Elon professor's new book amplifies the voices of the world's aid workers

"Aid Worker Voices" by Tom Arcaro draws from survey responses from more than 1,000 aid workers stationed around the world. 

Elon Sociology Professor Tom Arcaro has drawn from the expansive insights of more than 1,000 development aid workers around the world to produce “Aid Worker Voices,” a new book that tells the stories of their challenges, triumphs and motivations. 

"Aid Worker Voices" by Tom Arcaro draws from an extensive survey of more than 1,000 global development aid workers. 
The book consolidates several years of work by Arcaro, who during the past year has produced blog posts inspired by the results of these surveys that are now transformed those posts into “Aid Worker Voices,” published through Arcaro’s Carpe Viem Press. The nearly 300-page book is now available on Amazon as a paperback or Kindle edition. 

“Aid Worker Voices” is the intersection of multiple interests — Arcaro’s role as director of Project Pericles at Elon, a program helps instill students with a sense of social responsibility and civic concern, and his growing interest in global development aid and those that work in the field. “Over the years, I’ve gotten more and more immersed in development aid material and literature, and reading more and more about development aid workers,” Arcaro said. 

That led him to the book “Missionary, Mercenary, Mystic, Misfit,” a book by a veteran professional humanitarian worker who goes by the pen name J.  The work of fiction about global aid workers in Africa attracted Arcaro’s attention, and eventually led him to connect with the author. That connection led Arcaro to work with J on the development of a “fairly long survey” centered around the lives of aid workers, and setting out to see what insights the responses produced. 

Arcaro said he was overwhelmed by the volume of respondents to the survey, which was made available online for about eight months, as well as the depth of the responses that aid workers provided. “The people that responded are the real deal — these are the aid workers with a lot of experience,” Arcaro said. “I was just amazed at the thoughtfulness that some people put into their answers.”

Many took the time to write a “short essay” in response to some survey questions, with Arcaro saying he heard from some that “it was cathartic to do the survey because no one had ever asked them about these things before.”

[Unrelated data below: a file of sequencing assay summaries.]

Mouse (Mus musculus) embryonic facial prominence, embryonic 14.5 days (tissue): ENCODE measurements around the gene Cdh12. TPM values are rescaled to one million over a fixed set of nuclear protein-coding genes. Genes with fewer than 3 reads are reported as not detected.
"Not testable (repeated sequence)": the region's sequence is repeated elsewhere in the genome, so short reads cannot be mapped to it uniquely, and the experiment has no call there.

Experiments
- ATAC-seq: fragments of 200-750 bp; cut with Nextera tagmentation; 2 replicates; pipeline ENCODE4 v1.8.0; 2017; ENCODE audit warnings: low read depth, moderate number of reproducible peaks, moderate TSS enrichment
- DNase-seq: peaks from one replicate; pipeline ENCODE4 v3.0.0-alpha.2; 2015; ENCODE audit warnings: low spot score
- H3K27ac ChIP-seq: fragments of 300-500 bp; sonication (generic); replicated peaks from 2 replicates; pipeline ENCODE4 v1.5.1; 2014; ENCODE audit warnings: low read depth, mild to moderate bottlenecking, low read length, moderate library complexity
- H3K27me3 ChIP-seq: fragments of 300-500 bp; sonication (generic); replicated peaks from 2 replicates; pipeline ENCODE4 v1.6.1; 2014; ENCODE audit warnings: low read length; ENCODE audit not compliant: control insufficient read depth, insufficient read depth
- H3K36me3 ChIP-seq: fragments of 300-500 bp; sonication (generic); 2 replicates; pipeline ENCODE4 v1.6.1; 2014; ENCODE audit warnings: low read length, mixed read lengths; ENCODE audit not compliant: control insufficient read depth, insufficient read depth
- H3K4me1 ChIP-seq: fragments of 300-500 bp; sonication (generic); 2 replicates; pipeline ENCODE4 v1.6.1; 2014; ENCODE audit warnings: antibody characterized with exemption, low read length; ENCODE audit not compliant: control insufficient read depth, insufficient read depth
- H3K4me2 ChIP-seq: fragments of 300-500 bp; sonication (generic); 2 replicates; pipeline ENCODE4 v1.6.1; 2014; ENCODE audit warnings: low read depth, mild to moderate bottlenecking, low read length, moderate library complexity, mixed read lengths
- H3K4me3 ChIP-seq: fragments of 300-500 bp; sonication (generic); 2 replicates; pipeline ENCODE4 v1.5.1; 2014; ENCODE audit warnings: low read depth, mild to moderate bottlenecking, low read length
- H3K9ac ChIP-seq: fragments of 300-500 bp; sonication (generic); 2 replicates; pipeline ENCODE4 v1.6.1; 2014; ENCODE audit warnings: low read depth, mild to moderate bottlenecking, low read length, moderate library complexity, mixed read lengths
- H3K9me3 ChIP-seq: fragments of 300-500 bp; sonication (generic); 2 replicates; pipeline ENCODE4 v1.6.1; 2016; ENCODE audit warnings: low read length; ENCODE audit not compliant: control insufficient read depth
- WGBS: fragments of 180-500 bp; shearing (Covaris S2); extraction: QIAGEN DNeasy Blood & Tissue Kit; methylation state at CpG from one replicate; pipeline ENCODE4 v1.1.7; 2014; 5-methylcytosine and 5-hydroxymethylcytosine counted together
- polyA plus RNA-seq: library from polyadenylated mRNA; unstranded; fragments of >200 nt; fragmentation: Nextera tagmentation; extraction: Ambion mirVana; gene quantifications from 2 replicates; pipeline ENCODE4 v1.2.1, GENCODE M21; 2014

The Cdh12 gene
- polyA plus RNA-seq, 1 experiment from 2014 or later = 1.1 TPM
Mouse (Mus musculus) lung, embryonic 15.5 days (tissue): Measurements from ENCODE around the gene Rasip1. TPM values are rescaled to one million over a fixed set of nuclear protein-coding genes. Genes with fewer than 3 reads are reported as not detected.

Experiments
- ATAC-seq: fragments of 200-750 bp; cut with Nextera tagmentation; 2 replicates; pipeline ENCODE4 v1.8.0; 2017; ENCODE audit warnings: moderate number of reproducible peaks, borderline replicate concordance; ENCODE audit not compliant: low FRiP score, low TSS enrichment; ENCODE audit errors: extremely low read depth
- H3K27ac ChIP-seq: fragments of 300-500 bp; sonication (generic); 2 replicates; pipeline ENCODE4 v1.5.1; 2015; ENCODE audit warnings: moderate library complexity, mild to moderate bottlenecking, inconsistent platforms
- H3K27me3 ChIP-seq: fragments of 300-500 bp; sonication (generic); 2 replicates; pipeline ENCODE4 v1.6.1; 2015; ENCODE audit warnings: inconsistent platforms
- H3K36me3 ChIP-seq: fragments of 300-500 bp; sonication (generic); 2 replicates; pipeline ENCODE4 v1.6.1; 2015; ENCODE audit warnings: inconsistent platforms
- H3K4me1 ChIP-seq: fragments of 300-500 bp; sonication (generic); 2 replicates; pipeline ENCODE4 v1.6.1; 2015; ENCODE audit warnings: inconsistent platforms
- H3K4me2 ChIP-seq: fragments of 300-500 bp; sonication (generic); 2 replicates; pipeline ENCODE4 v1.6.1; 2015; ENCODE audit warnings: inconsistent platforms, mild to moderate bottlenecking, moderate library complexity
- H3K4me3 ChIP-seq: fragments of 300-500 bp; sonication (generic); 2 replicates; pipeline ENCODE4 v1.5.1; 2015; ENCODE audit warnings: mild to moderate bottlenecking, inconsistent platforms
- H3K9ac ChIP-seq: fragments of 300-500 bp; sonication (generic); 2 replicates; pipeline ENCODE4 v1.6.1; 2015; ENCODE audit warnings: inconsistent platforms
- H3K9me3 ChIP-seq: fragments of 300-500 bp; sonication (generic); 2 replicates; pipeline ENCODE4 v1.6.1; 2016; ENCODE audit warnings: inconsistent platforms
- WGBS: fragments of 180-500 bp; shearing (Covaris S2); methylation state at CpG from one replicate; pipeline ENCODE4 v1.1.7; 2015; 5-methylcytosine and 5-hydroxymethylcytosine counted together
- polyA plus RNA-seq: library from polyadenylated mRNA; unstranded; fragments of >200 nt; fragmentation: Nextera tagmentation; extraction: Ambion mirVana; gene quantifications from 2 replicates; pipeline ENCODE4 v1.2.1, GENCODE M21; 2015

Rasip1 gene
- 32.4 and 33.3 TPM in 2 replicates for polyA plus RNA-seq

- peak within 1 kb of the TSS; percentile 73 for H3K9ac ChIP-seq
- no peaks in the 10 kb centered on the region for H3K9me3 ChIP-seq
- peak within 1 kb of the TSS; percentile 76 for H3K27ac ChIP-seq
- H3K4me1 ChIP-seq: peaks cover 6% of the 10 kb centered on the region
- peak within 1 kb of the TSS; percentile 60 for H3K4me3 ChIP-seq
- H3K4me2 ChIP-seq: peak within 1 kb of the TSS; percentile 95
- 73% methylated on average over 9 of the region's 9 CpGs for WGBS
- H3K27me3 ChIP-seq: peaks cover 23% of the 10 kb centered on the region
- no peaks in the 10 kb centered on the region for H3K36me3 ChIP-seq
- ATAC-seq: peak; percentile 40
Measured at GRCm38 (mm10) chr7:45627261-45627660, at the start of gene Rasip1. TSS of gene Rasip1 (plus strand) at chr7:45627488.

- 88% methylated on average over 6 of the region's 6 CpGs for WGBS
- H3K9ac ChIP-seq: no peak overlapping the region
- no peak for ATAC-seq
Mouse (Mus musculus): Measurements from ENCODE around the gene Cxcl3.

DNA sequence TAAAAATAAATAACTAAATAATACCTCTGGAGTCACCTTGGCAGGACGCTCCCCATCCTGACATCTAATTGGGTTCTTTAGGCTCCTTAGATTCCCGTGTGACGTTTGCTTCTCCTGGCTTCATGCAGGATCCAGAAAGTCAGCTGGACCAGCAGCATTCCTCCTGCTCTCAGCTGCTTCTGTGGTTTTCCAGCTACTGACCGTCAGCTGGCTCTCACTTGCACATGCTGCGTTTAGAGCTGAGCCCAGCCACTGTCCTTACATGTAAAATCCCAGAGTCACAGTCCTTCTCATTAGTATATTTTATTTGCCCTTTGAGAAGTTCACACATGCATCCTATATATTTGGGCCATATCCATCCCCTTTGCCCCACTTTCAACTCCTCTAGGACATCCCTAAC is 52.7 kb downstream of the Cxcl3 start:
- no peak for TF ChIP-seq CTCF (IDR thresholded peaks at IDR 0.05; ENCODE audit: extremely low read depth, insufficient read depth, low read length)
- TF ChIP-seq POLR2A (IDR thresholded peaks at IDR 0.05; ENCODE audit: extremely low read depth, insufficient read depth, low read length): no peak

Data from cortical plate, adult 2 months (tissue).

Arcaro digested the survey responses, and used the findings to produce a series of blog entries that were then molded into the chapters of “Aid Worker Voices.” Among the areas explored are the motivations workers as they entered the field, their thoughts on bureaucracies and aid organizations, how faith enters into their work, the impact of their gender on the work they do and how they are received, and issues surrounding race and identity. 

Arcaro also dives into the challenges aid workers might face explaining the work they do to those that aren’t involved in the field and why those who have changed careers left this line of work. Arcaro also used the insights he gained from the survey to look at the future of the development aid sector. 

“There were some gold nuggets to be found in this thing,” Arcaro said of the survey. 

Work on the book led Arcaro to collaborate with a former student, Becca Price ’01, who is a senior program operations manager for the RTI International, a nonprofit based in Research Triangle Park that uses research and technical services to address a broad range of global challenges. Price connected with Arcaro after reading an article by Arcaro about the results of the survey in The Guardian, and was “very integral” to the production of the book, Arcaro said, by offering valuable feedback as the book was coming together. 

Price said the insights from the survey resonated with her given how well they reflected her own experiences in the field of global development aid work. “His passion about everything struck me — he really wants to put a voice to this very important work,” Price said. 

Her experiences — being falsely considered a spy, having difficulty explaining to family members the work she does, among others — were reflected in the survey responses and in the book, Price said. It’s a welcome volume for those now working in the field, she said. “Everything I was reading, I thought to myself, I can relate to this,” she said. 

Along with finding an audience among current aid workers and those looking to enter the field, Arcaro believes the insights found in the book will have a broad appeal as well. 

“It was just fun and frankly an honor to read all of what they had to write,” Arcaro said. “It was an honor that they took the time to respond so thoughtfully.”